According to the new law, medicinal cannabis will be given on prescription to patients suffering from chronic painful conditions associated with, among others, cancer, HIV, degenerative diseases of the motor system, rheumatism, neuropathy and glaucoma. It will also be given to patients suffering from Tourette's syndrome and Crohn's disease.
In earlier comments to the Financial Mirror, the head of the Pharmaceutical Services, Louis Panayi said: “Patients will be supplied with medicinal cannabis by pharmacies upon presentation of a prescription from a specialist physician. This process ensures that patients will receive quality cannabis, under the supervision of a specialist, avoiding the need to obtain cannabis of dubious quality from the illegal market.”
Panayi also gave a picture of the benefits the Cypriot economy is to see from the production, distribution and export of the medicinal cannabis to be produced in Cyprus. He said that exports of medicinal cannabis will be vast since the global market for the cultivation and production of medicinal cannabis is a ‘virgin one’.
He explained that as Cyprus has a comparative advantage over countries like the Netherlands (the EU Member State with a monopoly on medicinal cannabis exports) due to its ideal climatic conditions and its long periods of sunshine, and to Israel (which currently does not permit the export of medicinal cannabis) as Cyprus is an EU Member State.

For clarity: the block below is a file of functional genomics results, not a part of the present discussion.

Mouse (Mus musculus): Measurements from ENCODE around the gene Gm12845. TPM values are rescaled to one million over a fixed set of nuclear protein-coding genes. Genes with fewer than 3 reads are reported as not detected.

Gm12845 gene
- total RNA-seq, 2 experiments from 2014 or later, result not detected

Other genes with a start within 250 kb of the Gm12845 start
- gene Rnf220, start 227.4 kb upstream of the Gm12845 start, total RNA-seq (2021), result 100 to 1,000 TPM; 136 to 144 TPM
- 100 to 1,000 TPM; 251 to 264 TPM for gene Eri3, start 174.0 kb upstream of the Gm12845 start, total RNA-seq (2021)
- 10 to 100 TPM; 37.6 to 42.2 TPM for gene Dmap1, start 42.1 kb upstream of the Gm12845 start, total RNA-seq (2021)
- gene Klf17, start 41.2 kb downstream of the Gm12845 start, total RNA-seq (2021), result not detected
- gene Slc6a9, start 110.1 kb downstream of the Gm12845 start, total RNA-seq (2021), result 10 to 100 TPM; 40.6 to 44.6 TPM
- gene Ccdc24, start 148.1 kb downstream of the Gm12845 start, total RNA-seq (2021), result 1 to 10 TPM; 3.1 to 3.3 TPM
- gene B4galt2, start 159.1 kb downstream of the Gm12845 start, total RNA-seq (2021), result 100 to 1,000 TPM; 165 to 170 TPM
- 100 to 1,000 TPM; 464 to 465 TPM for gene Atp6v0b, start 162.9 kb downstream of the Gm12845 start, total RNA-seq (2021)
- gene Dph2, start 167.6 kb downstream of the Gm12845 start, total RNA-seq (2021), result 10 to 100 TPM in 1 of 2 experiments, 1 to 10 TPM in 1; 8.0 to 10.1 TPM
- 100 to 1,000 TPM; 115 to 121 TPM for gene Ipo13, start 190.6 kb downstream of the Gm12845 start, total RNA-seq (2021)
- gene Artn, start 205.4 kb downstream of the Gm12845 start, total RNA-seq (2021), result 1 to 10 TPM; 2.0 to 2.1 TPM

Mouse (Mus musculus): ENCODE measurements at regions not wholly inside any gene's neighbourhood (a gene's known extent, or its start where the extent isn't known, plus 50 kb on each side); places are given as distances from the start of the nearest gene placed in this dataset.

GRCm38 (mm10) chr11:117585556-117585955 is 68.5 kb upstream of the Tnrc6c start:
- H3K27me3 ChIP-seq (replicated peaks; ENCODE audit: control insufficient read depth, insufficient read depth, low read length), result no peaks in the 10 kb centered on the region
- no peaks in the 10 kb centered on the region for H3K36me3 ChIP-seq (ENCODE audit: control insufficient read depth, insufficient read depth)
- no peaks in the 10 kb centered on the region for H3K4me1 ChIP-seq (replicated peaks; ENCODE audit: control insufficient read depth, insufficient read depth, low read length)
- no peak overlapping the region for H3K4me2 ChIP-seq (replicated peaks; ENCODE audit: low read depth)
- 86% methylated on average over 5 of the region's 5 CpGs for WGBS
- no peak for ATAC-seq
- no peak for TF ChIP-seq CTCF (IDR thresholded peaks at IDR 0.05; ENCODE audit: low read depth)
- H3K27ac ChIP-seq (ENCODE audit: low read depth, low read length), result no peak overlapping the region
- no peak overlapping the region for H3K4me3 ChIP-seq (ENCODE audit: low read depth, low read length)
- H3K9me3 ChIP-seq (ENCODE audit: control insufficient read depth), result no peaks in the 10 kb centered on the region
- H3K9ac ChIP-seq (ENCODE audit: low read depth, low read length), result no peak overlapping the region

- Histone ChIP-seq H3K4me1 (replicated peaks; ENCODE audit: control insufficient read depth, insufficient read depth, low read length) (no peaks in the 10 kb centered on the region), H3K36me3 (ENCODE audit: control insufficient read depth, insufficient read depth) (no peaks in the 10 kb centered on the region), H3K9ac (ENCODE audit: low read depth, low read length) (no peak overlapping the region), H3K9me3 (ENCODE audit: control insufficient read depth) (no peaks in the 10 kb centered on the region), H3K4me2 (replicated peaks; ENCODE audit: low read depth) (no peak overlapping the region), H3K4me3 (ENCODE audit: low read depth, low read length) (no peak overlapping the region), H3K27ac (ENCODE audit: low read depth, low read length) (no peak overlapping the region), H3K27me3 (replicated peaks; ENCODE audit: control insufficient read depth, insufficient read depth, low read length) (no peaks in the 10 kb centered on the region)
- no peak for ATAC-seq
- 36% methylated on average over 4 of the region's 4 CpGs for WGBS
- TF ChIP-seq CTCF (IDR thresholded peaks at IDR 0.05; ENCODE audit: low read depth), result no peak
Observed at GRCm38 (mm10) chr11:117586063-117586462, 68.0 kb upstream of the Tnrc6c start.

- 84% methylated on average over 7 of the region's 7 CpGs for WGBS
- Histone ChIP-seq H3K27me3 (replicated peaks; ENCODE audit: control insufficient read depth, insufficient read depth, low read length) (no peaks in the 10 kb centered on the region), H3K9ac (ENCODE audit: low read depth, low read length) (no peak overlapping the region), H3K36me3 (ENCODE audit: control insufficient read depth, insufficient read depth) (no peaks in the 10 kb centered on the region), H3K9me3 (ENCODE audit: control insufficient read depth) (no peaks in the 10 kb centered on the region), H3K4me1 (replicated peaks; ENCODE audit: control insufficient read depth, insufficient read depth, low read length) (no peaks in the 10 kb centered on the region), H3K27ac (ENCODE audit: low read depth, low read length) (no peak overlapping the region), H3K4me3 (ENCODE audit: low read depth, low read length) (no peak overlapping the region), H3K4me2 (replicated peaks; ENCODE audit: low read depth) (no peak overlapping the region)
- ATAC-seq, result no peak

According to estimates, Cyprus may see EUR 180 mln worth of medicinal cannabis being produced every year, with a big chunk of going into state coffers.
The head of the pharmaceutical services calculates that the state is to see a significant profit.
“It is estimated that in a greenhouse of 20 hectares of land, about 20,000 cannabis plants can be grown… an estimated 9,000 Kg of dry cannabis can be produced in such a greenhouse. The export price of medicinal cannabis amounts to €7,400 per kilo. In other words, in such a greenhouse, quantities of medicinal cannabis worth €66.6 mln can be grown and produced for every 150 days (the period it takes for cultivation and production) for exporting.
The cost of production amounts to €9.9 million, while the profit for the state amounts to EUR 56.7 mln,” said Panayi.
Also commenting on the bill, prior to its approval, Antonis Tryfonos, the Coordinator of the Psycho-Social Support Services of the Cyprus Association of Cancer Patients and Friends PASIKAF, said that Medicinal Cannabis could offer relief to a lot of patients.
Tryfonos said that Medicinal Cannabis could replace other opioids which are used by patients at a terminal stage.
“Opioids, such as morphine, used by patients essentially sedates the patient, diminishing whatever quality of life the patient may have,” said Tryfonos.
He said that, although it is not a cure, a number of patients who have taken medicinal cannabis found that it significantly improved the quality of their lives.
“As a society, we should not be afraid of medicinal cannabis and we should provide proper training to our medical staff.”
“We are not against the introduction of medicinal cannabis. Quite the contrary we are all for it. We just believe that we should have started with the approval of import and then think about becoming producers and exporters”